Rwanda transit cargo at Mombasa port on the rise

Rwanda-bound cargo handled by the Mombasa Port is registering positive growth this year, after dropping by 14 percent last year, a top official at Kenya Ports Authority (KPA) has said. Rwanda which accounts for 5 percent of the transit cargo at the port had its exports, in particular, sharply reduced from 16.8 million tons in 2008 to 14.4 million tons in 2009.

Rwanda-bound cargo handled by the Mombasa Port is registering positive growth this year, after dropping by 14 percent last year, a top official at Kenya Ports Authority (KPA) has said.

Rwanda which accounts for 5 percent of the transit cargo at the port had its exports, in particular, sharply reduced from 16.8 million tons in 2008 to 14.4 million tons in 2009.
Imports also reduced from 276.6 million tons to 236.0 million tons in the previous year.

In an interview with Business Times on Tuesday, William Mtengo the KPA Resident Representative for transit countries Uganda, Rwanda and Burundi pointed out that cargo had in general significantly improved reflecting the recovery of various economies in the region from the global recession.

“Rwandan cargo had undergone a slight dip and this was attributed to the post-election violence in 2008. However the situation has stablised and we have seen an impressive upsurge of imports into the region, and this should have a positive impact,” he said.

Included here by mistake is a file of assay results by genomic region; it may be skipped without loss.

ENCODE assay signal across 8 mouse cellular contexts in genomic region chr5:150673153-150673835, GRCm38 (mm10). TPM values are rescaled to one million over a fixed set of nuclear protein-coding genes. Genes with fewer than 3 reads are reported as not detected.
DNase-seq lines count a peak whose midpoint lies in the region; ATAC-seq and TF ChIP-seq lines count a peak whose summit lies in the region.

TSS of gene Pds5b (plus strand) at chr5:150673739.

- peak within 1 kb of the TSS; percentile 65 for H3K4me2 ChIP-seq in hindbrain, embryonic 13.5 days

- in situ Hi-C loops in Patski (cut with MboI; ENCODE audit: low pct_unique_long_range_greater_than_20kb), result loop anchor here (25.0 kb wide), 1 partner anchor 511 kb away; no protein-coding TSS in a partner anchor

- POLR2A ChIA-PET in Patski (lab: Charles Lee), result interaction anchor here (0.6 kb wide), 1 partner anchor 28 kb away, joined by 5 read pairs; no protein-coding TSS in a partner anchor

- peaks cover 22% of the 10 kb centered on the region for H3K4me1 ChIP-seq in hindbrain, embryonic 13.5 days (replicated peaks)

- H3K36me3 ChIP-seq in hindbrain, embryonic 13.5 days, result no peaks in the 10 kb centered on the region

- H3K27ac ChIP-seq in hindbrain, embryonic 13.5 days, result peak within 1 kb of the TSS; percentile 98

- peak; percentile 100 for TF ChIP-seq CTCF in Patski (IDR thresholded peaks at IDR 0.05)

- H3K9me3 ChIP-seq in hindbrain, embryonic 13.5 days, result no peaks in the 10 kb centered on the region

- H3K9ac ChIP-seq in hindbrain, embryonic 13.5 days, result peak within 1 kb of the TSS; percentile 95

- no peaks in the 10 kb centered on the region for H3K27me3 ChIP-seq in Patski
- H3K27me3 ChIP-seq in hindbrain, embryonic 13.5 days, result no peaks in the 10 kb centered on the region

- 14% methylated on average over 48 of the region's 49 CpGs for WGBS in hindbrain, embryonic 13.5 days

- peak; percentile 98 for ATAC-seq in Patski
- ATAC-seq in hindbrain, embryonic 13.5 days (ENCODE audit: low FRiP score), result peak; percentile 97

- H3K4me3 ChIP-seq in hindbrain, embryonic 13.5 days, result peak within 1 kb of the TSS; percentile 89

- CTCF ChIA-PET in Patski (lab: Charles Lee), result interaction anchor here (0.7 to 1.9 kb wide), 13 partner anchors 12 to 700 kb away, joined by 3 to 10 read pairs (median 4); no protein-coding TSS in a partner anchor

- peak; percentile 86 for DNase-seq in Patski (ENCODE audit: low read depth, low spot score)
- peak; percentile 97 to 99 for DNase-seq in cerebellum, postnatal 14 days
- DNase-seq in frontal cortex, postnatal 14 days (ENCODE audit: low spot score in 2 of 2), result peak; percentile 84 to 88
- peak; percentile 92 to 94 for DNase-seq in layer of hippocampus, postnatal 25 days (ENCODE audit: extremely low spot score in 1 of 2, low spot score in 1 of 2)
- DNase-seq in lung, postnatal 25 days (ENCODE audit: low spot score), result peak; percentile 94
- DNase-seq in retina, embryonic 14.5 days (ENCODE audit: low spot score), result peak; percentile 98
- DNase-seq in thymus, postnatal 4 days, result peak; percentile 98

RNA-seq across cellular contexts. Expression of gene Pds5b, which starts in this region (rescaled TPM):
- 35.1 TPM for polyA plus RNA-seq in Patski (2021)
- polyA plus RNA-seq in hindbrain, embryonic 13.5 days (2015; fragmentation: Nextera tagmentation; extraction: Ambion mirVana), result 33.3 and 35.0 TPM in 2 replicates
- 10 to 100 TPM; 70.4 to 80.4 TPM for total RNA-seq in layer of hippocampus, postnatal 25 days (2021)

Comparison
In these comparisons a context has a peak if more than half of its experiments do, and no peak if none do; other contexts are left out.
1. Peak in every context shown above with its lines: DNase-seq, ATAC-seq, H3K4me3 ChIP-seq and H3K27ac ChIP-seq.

Mtengo also mentioned that KPA is participating in the ongoing international trade fair (EXPO) to facilitate their clients as part of Port’s wider plans to improve the efficiency of its operations.

The Port handles approximately 80 percent of Rwanda’s total imports and exports transported in and out of the country by road.

“I know this is a coffee and tea season for Rwanda. We are here to ensure that we direct as many exports via Mombasa. We would like to ensure that every customer using the Port does it in the shortest possible time using minimum resources,” Mtengo said.

KPA says turnaround time for container ships significantly improved by reducing to three days during much of last year, compared to an average of five days in 2008.
Average container dwelling time at the Port fell to 6.4 days compared to 13.1 days in 2008; an improvement of 51.1 percent or 6.7 days due to the new 24-hour working schedules and opening of more container freight stations.

The total freight handled by the Port rose by over 10 percent from 16.41 million tons in 2008 to 19.06 million tons in 2009.

On an average day, the Mombasa port can accommodate 100 to 200 trucks depending on how many customs documents have been cleared.

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